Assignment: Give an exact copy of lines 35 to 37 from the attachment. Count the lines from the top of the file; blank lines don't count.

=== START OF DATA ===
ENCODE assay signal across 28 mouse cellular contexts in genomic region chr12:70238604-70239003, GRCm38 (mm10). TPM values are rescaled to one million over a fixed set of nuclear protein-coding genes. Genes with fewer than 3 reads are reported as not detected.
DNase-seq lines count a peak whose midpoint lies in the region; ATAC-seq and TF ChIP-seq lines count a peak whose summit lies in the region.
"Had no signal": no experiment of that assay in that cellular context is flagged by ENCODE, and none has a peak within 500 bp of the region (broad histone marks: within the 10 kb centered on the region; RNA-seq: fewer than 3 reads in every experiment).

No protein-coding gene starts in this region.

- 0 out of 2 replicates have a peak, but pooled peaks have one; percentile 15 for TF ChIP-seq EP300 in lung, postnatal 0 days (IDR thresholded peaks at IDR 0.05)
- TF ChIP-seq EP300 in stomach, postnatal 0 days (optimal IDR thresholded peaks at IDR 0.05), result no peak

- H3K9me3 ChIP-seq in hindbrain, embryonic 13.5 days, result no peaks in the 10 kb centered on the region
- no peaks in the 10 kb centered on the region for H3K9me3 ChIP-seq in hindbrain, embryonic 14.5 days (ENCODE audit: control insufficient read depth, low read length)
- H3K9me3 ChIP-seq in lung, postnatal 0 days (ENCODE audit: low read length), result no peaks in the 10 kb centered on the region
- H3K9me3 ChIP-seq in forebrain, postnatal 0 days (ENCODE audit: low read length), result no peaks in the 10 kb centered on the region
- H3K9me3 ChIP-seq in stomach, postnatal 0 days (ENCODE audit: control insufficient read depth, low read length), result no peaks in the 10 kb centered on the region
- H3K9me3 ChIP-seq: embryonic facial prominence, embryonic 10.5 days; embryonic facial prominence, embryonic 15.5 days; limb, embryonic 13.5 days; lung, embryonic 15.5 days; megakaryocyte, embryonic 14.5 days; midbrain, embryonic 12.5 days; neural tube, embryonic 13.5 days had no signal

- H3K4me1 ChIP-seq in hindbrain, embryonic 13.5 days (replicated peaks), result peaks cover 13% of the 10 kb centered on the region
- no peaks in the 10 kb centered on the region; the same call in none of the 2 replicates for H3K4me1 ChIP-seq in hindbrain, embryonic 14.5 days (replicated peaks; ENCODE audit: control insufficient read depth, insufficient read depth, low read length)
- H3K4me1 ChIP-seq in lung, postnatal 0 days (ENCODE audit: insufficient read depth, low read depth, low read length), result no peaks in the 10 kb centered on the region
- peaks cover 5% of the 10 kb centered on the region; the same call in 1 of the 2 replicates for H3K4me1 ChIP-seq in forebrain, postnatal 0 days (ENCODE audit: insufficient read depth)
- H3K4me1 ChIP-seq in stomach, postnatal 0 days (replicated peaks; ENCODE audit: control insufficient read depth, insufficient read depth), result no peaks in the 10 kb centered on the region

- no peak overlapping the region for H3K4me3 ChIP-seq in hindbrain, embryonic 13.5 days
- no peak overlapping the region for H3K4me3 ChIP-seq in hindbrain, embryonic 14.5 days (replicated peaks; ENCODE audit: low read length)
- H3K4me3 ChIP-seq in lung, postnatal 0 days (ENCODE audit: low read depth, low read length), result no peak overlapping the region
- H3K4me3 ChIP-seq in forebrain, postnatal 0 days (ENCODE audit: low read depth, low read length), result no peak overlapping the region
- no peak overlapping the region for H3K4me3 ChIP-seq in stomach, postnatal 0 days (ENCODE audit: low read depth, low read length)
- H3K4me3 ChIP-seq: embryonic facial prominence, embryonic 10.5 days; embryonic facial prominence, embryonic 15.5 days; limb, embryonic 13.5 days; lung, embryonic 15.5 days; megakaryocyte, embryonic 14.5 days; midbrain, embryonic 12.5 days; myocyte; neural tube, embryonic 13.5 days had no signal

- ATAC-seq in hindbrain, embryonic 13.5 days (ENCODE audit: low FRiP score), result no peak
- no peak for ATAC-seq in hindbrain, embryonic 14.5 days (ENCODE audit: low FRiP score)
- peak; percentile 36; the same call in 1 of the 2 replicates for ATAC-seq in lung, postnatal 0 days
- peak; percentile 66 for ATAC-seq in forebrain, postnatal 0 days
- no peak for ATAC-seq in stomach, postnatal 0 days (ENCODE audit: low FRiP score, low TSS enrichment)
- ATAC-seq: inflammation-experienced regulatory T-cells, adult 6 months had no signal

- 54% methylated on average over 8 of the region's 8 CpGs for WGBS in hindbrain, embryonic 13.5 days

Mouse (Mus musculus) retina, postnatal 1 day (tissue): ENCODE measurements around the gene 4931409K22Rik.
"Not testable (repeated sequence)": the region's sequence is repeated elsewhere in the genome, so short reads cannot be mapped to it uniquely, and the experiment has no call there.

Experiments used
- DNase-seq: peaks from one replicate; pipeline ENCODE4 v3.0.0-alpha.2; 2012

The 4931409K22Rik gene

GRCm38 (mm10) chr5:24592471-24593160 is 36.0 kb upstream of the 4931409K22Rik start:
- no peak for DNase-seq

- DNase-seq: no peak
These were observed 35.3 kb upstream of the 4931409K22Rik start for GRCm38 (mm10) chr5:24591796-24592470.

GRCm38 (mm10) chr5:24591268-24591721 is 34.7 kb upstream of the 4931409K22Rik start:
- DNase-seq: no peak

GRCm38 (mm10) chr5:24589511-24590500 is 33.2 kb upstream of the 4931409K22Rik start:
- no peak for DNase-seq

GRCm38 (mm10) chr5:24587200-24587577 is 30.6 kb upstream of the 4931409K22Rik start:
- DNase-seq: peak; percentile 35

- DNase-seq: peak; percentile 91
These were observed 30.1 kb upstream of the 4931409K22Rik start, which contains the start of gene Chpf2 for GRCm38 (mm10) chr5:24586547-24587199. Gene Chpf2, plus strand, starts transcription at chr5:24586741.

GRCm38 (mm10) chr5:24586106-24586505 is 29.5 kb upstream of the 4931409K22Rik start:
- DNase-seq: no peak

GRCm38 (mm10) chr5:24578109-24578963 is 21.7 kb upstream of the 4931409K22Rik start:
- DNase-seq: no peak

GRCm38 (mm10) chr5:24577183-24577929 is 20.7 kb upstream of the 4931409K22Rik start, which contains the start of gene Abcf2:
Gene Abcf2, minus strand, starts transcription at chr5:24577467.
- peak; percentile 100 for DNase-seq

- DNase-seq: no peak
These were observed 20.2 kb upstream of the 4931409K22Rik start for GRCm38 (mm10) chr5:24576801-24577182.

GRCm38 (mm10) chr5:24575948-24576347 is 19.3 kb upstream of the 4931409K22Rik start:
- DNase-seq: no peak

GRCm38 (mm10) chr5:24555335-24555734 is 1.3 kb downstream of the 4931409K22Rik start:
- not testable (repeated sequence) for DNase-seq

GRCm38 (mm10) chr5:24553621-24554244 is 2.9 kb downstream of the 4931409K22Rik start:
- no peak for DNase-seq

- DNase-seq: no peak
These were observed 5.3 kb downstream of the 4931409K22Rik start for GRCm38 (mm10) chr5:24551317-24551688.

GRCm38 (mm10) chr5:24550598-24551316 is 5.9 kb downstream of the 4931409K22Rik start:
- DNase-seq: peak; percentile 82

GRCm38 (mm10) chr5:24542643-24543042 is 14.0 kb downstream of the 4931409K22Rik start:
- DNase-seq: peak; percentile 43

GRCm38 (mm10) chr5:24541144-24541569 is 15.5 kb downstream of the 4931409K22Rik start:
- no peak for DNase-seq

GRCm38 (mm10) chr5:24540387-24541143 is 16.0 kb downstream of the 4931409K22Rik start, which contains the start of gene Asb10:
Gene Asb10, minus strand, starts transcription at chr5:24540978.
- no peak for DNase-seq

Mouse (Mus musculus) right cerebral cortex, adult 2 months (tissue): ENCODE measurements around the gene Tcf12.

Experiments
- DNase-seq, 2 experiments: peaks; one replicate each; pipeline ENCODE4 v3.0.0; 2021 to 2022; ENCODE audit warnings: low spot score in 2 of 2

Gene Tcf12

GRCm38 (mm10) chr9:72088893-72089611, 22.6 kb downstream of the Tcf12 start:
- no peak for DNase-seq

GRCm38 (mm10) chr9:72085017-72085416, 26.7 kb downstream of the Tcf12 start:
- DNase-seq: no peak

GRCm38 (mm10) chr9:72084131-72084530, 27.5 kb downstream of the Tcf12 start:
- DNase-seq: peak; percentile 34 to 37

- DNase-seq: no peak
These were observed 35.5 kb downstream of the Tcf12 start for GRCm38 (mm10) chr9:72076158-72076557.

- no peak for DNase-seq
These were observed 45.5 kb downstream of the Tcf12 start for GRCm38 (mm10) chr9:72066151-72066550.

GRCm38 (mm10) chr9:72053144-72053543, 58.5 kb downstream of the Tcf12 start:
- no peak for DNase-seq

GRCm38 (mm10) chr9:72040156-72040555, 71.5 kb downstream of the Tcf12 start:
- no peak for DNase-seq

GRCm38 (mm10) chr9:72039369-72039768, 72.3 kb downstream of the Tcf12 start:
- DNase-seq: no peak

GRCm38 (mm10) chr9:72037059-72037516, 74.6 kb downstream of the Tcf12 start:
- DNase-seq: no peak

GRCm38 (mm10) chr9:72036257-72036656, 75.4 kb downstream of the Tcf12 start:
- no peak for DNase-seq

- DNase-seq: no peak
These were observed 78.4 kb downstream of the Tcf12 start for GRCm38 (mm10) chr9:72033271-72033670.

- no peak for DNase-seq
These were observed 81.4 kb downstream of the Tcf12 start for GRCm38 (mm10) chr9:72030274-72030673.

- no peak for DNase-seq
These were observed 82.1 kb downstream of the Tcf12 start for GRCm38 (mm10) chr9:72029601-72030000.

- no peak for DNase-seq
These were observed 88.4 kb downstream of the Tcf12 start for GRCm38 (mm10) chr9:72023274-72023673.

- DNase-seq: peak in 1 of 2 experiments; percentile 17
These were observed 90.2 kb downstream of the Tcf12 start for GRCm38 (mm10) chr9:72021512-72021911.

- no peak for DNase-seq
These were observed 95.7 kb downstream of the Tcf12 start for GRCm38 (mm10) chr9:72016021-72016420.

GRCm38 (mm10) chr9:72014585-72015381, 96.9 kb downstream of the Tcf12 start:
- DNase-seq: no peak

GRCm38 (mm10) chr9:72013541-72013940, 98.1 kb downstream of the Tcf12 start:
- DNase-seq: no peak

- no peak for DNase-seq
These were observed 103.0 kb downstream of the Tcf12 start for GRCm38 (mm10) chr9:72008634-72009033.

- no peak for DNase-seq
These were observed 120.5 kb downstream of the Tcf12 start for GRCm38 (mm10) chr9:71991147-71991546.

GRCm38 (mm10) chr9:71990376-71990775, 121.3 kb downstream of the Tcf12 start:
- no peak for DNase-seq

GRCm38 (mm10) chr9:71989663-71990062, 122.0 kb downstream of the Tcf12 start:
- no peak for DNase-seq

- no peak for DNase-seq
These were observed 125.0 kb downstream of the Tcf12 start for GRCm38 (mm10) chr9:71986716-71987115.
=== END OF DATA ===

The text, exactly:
The 4931409K22Rik gene

GRCm38 (mm10) chr5:24592471-24593160 is 36.0 kb upstream of the 4931409K22Rik start:
- no peak for DNase-seq